Under the Transfer of Undertakings (Protection of Employment) Regulations 2006 (TUPE), a service provision change (SPC) occurs when activities cease to be carried out by a contractor on a client's behalf and are carried out instead by a subsequent contractor on their behalf. In McCarrick v Hunter, the Court of Appeal said that the client has to be the same one throughout - in other words, both before and after the transfer.

Basic facts

Mr McCarrick had worked for the Waterbridge group of companies since November 2005, managing a number of their commercial properties. In 2009, Waterbridge was due to be transferred to another company, WCP, but at the same time Her Majesty's Revenue & Customs lodged a winding up petition in respect of the Waterbridge group and the sale did not happen until December.

Nevertheless, it was agreed that Mr McCarrick along with some other employees would transfer over to WCP. He was paid by WCP until August 2009 when the mortgagee on the properties called in the receivers. They, in turn, appointed a new property company, King Sturge, to manage the properties.

Mr McCarrick continued to do much the same work for King Sturge although he was employed and paid directly by Mr Hunter, the erstwhile managing director of the Waterbridge group of companies.

When he was dismissed in March 2010, Mr McCarrick claimed unfair dismissal. In order to prove he had the requisite continuity of employment, he argued that there had been an SPC under regulation 3(1)(b)(ii) of TUPE from WCP to Mr Hunter.

Relevant law

Regulation 3(1)(b)(ii) states that an SPC applies to situations in which activities cease to be carried out by a contractor on a client's behalf and are carried out instead by a subsequent contractor on the client's behalf.

Tribunal and EAT decisions

The tribunal agreed that there had been a service provision change from WCP to Mr Hunter and that his continuity of employment had not, therefore, been broken when he started work for Mr Hunter.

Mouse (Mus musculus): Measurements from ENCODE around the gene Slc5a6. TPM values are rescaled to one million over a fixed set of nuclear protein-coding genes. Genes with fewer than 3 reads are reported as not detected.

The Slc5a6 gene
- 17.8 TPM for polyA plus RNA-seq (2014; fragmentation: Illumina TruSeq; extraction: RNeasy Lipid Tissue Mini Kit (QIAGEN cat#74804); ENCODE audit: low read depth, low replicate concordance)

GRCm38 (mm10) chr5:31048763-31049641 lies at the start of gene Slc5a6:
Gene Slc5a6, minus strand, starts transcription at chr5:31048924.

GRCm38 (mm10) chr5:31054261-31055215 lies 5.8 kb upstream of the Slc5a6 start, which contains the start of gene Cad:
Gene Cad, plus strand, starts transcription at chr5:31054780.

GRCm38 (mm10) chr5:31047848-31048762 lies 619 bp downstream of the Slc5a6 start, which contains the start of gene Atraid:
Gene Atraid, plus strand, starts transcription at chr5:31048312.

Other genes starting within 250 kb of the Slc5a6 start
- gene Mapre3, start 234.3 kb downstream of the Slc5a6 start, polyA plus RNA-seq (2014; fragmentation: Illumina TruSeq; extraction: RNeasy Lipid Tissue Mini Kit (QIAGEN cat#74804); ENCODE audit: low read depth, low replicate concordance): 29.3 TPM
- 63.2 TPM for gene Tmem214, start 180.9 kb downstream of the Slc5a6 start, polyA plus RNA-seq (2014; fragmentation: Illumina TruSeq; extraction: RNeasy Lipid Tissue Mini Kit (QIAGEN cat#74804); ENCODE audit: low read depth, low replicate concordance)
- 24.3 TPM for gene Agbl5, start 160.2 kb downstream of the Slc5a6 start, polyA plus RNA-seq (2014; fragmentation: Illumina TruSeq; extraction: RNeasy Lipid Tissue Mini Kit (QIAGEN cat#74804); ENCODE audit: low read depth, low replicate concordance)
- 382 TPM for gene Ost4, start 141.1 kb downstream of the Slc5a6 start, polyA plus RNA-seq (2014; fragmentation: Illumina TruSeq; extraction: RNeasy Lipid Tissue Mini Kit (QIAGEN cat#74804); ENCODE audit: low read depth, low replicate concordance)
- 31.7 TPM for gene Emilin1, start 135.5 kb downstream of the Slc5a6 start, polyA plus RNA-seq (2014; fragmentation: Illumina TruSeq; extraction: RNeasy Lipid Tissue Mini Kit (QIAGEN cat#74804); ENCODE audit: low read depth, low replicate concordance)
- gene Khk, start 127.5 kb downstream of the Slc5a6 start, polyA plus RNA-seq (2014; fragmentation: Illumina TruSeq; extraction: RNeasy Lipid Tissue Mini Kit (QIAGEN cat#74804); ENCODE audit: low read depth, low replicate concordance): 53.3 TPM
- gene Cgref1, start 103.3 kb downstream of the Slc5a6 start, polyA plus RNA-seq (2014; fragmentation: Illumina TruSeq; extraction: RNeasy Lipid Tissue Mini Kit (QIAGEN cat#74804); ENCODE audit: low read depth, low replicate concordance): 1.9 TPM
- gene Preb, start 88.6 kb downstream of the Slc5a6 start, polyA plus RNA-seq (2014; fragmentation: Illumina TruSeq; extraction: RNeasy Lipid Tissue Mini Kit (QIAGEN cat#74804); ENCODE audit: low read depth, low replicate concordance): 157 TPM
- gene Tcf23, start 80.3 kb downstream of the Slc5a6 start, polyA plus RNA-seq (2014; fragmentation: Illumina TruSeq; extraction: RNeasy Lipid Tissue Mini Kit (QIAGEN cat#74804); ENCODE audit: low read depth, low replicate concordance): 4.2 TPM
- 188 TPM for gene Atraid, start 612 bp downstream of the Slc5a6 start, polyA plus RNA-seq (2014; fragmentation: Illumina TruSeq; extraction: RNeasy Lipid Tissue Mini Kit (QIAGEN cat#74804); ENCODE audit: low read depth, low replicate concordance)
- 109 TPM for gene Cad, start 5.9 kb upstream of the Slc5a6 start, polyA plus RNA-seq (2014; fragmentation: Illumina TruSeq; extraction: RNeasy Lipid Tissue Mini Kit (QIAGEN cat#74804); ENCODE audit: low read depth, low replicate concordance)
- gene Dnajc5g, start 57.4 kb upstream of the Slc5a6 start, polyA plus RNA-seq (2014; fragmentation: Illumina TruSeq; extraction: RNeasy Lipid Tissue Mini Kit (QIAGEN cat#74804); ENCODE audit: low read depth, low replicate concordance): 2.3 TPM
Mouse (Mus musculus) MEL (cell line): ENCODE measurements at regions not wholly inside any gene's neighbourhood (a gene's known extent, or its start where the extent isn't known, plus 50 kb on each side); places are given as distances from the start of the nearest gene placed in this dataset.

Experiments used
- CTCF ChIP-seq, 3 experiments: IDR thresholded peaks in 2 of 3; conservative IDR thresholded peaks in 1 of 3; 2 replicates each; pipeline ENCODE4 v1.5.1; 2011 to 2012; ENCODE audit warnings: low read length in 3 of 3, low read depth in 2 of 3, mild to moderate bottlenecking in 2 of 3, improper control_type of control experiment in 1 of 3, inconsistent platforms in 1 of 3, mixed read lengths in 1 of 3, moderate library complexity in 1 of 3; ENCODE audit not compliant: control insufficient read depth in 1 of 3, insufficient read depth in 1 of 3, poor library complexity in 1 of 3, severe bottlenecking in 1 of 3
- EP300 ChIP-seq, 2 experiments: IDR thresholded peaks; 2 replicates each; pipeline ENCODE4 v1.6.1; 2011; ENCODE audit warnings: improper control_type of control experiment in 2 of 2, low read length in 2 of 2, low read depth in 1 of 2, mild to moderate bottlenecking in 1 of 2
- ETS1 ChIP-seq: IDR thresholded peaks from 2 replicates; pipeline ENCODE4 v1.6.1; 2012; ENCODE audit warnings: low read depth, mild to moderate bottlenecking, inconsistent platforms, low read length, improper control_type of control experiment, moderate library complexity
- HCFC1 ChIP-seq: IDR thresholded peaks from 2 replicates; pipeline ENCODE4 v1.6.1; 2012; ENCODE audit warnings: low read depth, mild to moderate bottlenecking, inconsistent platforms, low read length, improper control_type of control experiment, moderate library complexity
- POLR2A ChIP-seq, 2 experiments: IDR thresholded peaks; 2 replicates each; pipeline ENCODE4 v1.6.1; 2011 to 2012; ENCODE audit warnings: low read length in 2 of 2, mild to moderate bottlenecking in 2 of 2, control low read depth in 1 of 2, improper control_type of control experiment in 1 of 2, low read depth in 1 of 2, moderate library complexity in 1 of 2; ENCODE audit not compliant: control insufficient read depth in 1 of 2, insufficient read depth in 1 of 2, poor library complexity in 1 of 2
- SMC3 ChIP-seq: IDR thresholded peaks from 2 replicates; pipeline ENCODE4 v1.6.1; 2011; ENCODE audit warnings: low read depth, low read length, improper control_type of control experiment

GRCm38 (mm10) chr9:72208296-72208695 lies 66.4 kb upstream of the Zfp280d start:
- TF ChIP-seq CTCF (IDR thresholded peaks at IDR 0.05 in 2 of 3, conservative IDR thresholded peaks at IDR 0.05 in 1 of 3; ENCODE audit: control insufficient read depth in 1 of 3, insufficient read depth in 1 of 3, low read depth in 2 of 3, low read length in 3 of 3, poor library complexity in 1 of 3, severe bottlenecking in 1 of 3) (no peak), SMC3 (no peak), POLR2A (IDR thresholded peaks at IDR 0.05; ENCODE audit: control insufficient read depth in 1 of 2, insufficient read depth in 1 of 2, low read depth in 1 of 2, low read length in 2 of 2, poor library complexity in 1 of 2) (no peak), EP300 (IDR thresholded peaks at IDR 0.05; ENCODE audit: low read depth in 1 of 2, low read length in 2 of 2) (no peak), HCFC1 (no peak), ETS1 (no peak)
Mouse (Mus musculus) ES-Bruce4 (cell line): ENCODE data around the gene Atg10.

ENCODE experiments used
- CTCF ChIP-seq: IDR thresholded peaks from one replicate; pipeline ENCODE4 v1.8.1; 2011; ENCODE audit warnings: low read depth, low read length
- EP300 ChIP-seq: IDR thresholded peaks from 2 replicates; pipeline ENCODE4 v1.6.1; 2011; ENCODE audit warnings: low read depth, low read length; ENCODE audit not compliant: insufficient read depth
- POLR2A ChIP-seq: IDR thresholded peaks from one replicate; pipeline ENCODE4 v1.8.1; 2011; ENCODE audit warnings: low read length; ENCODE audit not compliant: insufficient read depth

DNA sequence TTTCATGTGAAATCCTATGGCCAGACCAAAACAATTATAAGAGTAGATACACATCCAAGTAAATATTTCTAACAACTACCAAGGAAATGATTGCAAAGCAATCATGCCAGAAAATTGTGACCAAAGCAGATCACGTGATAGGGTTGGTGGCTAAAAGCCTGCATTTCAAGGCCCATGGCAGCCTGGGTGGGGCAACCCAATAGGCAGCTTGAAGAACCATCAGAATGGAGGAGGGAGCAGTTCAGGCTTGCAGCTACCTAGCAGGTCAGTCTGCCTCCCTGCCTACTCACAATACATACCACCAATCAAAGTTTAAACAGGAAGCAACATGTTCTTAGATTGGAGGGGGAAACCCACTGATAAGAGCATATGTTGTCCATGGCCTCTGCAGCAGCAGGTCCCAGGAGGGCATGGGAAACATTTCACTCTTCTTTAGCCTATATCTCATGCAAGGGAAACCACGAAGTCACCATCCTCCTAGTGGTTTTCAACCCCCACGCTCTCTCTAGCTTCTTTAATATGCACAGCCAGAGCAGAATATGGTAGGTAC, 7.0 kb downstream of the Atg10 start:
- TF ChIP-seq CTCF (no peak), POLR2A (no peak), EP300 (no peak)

The EAT, however, overturned that decision, holding that there could not be an SPC as the identity of the “client” had to remain the same throughout and had to refer back to a specific “client”. Otherwise the provisions would have to be completely re-written. In this case, the client had changed and there was no SPC.

Mr McCarrick appealed, arguing that the court should have taken a more “purposive” approach to the regulations, which was to protect the interests of employees.

Court of Appeal decision

The Court of Appeal disagreed. Although it agreed there were some instances when it should take a “purposive approach” (for instance courts should not be too pedantic about whether the activities carried on before and after the transfer were similar enough to amount to the same service and whether the employee was employed in the service transferred), it was not necessary to give a purposive interpretation to regulation 3(1)(b) as the concept of an SPC was clearly set out in the TUPE regulations and not the European directive.

There was therefore “no reason to think that the language does not accurately define the range of situations which the draftsman intended to fall within the scope of this purely domestic protection”.

It concluded that the “The language of regulation 3(1)(b) is only consistent with the situation where there is the same client throughout” - in other words, both before and after the transfer.